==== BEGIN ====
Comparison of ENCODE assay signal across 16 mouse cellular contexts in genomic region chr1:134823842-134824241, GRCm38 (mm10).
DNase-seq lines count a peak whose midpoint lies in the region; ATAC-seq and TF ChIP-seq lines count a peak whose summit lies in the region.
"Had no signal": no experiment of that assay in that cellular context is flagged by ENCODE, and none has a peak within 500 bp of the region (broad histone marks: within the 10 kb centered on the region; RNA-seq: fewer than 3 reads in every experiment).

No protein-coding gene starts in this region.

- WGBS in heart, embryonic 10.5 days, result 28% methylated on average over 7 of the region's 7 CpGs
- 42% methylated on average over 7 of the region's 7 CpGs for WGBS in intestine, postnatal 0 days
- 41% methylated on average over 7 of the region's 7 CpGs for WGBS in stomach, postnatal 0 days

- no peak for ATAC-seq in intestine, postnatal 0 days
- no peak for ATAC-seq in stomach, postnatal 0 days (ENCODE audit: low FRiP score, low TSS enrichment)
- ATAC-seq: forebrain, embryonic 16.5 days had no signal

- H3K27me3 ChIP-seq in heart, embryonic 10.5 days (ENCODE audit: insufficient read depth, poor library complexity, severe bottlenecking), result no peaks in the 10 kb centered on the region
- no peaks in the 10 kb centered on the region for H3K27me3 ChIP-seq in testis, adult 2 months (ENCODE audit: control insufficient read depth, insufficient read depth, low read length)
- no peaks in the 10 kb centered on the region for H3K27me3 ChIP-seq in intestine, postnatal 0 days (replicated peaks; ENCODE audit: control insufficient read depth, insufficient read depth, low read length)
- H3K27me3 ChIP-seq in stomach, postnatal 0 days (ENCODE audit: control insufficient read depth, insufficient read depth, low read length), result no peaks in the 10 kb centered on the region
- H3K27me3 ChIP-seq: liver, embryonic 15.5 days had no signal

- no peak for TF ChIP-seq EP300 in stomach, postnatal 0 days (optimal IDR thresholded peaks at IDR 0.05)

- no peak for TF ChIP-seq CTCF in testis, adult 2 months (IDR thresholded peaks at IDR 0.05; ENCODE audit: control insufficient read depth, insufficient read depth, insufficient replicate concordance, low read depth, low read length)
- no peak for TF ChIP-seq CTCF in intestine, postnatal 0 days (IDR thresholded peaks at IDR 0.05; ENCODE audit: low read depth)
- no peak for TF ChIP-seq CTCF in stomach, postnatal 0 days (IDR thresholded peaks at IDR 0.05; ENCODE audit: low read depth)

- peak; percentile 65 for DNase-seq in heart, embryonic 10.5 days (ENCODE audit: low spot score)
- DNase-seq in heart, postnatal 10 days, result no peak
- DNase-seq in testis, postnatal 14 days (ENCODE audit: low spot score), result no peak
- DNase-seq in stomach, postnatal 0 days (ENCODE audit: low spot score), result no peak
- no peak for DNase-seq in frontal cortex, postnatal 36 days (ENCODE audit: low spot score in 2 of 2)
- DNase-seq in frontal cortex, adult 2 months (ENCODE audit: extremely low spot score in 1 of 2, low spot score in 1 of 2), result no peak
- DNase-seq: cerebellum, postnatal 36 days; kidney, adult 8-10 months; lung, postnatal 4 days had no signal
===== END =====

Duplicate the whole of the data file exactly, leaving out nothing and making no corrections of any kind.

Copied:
Comparison of ENCODE assay signal across 16 mouse cellular contexts in genomic region chr1:134823842-134824241, GRCm38 (mm10).
DNase-seq lines count a peak whose midpoint lies in the region; ATAC-seq and TF ChIP-seq lines count a peak whose summit lies in the region.
"Had no signal": no experiment of that assay in that cellular context is flagged by ENCODE, and none has a peak within 500 bp of the region (broad histone marks: within the 10 kb centered on the region; RNA-seq: fewer than 3 reads in every experiment).

No protein-coding gene starts in this region.

- WGBS in heart, embryonic 10.5 days, result 28% methylated on average over 7 of the region's 7 CpGs
- 42% methylated on average over 7 of the region's 7 CpGs for WGBS in intestine, postnatal 0 days
- 41% methylated on average over 7 of the region's 7 CpGs for WGBS in stomach, postnatal 0 days

- no peak for ATAC-seq in intestine, postnatal 0 days
- no peak for ATAC-seq in stomach, postnatal 0 days (ENCODE audit: low FRiP score, low TSS enrichment)
- ATAC-seq: forebrain, embryonic 16.5 days had no signal

- H3K27me3 ChIP-seq in heart, embryonic 10.5 days (ENCODE audit: insufficient read depth, poor library complexity, severe bottlenecking), result no peaks in the 10 kb centered on the region
- no peaks in the 10 kb centered on the region for H3K27me3 ChIP-seq in testis, adult 2 months (ENCODE audit: control insufficient read depth, insufficient read depth, low read length)
- no peaks in the 10 kb centered on the region for H3K27me3 ChIP-seq in intestine, postnatal 0 days (replicated peaks; ENCODE audit: control insufficient read depth, insufficient read depth, low read length)
- H3K27me3 ChIP-seq in stomach, postnatal 0 days (ENCODE audit: control insufficient read depth, insufficient read depth, low read length), result no peaks in the 10 kb centered on the region
- H3K27me3 ChIP-seq: liver, embryonic 15.5 days had no signal

- no peak for TF ChIP-seq EP300 in stomach, postnatal 0 days (optimal IDR thresholded peaks at IDR 0.05)

- no peak for TF ChIP-seq CTCF in testis, adult 2 months (IDR thresholded peaks at IDR 0.05; ENCODE audit: control insufficient read depth, insufficient read depth, insufficient replicate concordance, low read depth, low read length)
- no peak for TF ChIP-seq CTCF in intestine, postnatal 0 days (IDR thresholded peaks at IDR 0.05; ENCODE audit: low read depth)
- no peak for TF ChIP-seq CTCF in stomach, postnatal 0 days (IDR thresholded peaks at IDR 0.05; ENCODE audit: low read depth)

- peak; percentile 65 for DNase-seq in heart, embryonic 10.5 days (ENCODE audit: low spot score)
- DNase-seq in heart, postnatal 10 days, result no peak
- DNase-seq in testis, postnatal 14 days (ENCODE audit: low spot score), result no peak
- DNase-seq in stomach, postnatal 0 days (ENCODE audit: low spot score), result no peak
- no peak for DNase-seq in frontal cortex, postnatal 36 days (ENCODE audit: low spot score in 2 of 2)
- DNase-seq in frontal cortex, adult 2 months (ENCODE audit: extremely low spot score in 1 of 2, low spot score in 1 of 2), result no peak
- DNase-seq: cerebellum, postnatal 36 days; kidney, adult 8-10 months; lung, postnatal 4 days had no signal